President Omar Hassan al-Bashir of Sudan, the country’s longtime leader, was declared re-elected on Monday, winning 94 percent of the vote in balloting that was boycotted by opposition groups and marred by low turnout and public apathy. Mukhtar al-Asam, head of the Sudanese Elections Committee, said that 46 percent of eligible voters across the country had cast presidential ballots in four days of voting that began April 13, and that the turnout was lowest in the capital, Khartoum, and its surroundings, at just 34 percent. “The elections were useless,” said Mouyaser Hasan, 26, an engineer in Khartoum who said he did not vote.
The chairman of Sudan’s Independent Electoral Commission has defended the conduct of the country’s April 13 elections, saying the only way to have peace in Sudan is to have a constitutionally-elected government. Mukhtar al-Assam said those who criticized the election want Sudan to be in chaos like South Sudan, Syria, Libya, Yemen, and Iraq. The commission announced Monday that President Omar al-Bashir had been re-elected to another five-year term after winning more than 94 percent of the vote. Most of the major opposition parties boycotted the election. Assam said the turnout of 46 percent was better than last month’s general election in Nigeria, which was 42 percent.
The US, Britain and Norway on Monday blasted Sudan for failing to hold free and fair elections which alleged war criminal President Omar al-Bashir is widely expected to win. In a joint statement the three countries said they “regret the government of Sudan’s failure to create a free, fair, and conducive elections environment.” They blamed low voter turnout on “restrictions on political rights and freedoms” as well as continued fighting in parts of the country.
Sudan on Wednesday extended nationwide elections by one day after a low turnout that the opposition said reflected apathy towards a vote President Omar al-Bashir is widely expected to win. The 71-year-old career soldier, indicted by the International Criminal Court for alleged war crimes, is seeking to extend his quarter-century rule virtually unopposed. He faces 15 little-known candidates for the presidency and a boycott by the mainstream opposition in the country of nearly 38 million people, the world’s third most populous Arab state. Since voting began on Monday, the elections for the presidency as well as the national and state parliaments have seen a poor turnout.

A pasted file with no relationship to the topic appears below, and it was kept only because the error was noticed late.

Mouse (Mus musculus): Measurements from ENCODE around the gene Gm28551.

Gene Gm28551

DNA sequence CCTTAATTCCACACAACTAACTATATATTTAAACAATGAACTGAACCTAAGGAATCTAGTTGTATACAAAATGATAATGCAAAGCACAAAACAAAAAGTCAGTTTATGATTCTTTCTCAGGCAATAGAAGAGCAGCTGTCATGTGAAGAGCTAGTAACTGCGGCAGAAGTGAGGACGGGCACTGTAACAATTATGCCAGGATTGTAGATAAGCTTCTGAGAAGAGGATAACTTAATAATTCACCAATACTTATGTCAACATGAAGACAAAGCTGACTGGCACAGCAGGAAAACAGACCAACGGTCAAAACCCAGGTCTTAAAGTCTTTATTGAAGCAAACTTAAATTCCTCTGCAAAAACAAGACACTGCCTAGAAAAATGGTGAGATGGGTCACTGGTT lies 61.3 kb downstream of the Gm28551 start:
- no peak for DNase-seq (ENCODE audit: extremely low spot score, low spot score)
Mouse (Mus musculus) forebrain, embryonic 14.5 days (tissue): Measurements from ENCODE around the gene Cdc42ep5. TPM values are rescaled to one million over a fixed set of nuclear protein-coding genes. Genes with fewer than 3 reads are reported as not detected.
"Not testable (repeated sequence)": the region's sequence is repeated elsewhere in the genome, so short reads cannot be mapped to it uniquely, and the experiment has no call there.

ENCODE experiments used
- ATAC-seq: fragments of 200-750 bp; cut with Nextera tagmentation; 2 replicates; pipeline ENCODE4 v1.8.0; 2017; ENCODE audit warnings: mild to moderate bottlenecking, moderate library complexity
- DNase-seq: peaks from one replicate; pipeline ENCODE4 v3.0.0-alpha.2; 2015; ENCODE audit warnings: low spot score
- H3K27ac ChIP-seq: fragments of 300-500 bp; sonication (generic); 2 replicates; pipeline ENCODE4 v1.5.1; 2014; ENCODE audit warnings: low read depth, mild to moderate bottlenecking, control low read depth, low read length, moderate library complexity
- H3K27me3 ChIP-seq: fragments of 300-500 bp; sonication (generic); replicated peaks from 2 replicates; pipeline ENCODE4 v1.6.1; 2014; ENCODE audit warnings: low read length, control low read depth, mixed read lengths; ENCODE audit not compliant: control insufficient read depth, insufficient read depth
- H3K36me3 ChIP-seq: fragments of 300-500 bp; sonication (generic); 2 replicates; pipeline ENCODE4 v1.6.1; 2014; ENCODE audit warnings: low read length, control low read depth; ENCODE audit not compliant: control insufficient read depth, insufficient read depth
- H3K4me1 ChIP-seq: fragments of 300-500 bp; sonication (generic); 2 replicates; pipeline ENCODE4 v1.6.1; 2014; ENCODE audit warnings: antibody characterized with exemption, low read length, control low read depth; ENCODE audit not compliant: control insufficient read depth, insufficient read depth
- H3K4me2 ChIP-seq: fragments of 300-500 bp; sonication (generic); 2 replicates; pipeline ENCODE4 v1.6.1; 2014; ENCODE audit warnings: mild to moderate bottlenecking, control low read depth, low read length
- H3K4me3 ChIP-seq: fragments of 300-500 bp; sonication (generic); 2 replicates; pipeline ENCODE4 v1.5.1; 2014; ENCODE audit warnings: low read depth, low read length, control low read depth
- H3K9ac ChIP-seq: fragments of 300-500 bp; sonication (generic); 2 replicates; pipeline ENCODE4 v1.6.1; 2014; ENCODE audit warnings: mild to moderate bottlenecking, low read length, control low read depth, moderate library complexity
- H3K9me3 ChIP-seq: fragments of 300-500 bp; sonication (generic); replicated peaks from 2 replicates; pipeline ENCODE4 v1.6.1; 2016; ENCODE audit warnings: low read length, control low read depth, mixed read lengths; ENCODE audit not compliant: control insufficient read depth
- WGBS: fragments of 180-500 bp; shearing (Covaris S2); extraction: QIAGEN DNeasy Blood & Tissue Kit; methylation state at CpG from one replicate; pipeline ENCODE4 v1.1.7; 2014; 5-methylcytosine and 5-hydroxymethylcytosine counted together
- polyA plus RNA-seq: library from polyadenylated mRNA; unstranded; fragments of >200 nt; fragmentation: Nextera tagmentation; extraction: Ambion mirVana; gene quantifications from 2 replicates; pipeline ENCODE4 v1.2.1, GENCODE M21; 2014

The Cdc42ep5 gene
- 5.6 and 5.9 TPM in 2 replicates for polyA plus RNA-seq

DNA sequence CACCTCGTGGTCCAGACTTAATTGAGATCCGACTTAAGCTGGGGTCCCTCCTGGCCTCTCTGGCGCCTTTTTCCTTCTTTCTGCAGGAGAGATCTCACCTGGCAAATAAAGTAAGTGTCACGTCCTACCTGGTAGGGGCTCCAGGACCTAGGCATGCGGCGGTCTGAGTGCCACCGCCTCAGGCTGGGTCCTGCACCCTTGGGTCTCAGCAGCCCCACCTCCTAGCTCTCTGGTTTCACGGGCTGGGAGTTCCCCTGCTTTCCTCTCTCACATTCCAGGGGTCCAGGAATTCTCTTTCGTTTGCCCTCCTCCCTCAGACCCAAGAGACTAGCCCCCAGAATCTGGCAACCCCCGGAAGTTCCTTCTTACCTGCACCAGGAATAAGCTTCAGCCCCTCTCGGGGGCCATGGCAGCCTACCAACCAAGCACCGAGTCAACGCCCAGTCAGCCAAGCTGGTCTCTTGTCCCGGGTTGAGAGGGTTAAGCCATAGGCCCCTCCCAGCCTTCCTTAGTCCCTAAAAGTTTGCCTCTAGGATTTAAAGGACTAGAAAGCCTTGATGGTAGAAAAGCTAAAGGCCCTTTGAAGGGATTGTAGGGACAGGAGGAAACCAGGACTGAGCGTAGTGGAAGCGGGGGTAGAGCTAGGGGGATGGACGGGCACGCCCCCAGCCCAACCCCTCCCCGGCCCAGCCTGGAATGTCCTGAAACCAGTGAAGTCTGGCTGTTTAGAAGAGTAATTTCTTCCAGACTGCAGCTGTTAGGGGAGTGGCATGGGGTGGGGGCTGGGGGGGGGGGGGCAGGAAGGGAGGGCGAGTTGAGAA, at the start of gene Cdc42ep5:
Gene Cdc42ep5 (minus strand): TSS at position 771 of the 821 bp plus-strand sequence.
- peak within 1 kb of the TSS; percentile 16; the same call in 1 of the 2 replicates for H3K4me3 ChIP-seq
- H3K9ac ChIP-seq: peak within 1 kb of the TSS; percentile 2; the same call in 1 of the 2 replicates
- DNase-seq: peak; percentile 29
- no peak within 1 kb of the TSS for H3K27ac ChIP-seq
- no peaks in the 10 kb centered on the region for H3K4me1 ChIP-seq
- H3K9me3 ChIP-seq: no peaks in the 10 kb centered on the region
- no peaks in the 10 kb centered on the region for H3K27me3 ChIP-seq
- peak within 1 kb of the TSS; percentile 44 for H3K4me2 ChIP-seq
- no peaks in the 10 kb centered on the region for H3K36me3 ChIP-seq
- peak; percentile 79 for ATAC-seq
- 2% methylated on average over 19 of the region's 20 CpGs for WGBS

Voting ended Thursday in Sudan’s elections, with a low turnout despite a one-day extension. “Vote for who, vote for what?” said Ihab Shareef, 40, a former civil servant who now drives a taxi. “It would have been better if the elections money was spent on hospitals.” President Omar al-Bashir, who has been in power for more than 25 years, is expected to win amid widespread apathy and a call for a boycott by opposition groups. Final results are to be announced April 27. Fifteen other largely unknown candidates ran for president. Forty-four parties officially participated in the elections, which began Monday, for seats in the National Assembly and local legislatures.
Two independent candidates withdrew from Sudan’s presidential election on Wednesday, citing irregularities in the polling process after the election commission extended voting by a day. Most of the main opposition parties had already boycotted the election, which started on Monday and had been due to end on Wednesday, saying they had been denied the opportunity to compete fairly against President Omar Hassan al-Bashir, in power since 1989. With little effective opposition, Bashir appears certain to be re-elected. A parliamentary election is also being held.
Amid widespread public apathy and calls for a boycott from opposition groups, polling stations in Sudan opened on Monday for an election that many believe is guaranteed to give President Omar Hassan al-Bashir another five years in office. “It’s a comedy,” said Abdulhafeez Abdullah, 35, a law school graduate. “The president is certainly going to win.” Mr. Abdullah has a big poster of Mr. Bashir in the back window of his minibus, but he said he was not going to vote. “The poster just helps with traffic police,” he said.
Sudanese voters headed to the polls in sparse numbers on Monday at the start of a three-day election boycotted by the main opposition parties, with President Omar Hassan al-Bashir on course to extend his quarter century in power. The presidential and parliamentary elections are the first since Sudan saw its south secede in 2011, losing a third of its land and nearly all of its oil production. Bashir has cast himself as a guarantor of stability as his security forces tackle insurgencies in the western territory of Darfur and along the border with South Sudan. He has warned against a change in government while the wider region is embroiled in violence from Libya to Yemen. His campaign speeches have also addressed improving the economy, in which inflation and unemployment remain high.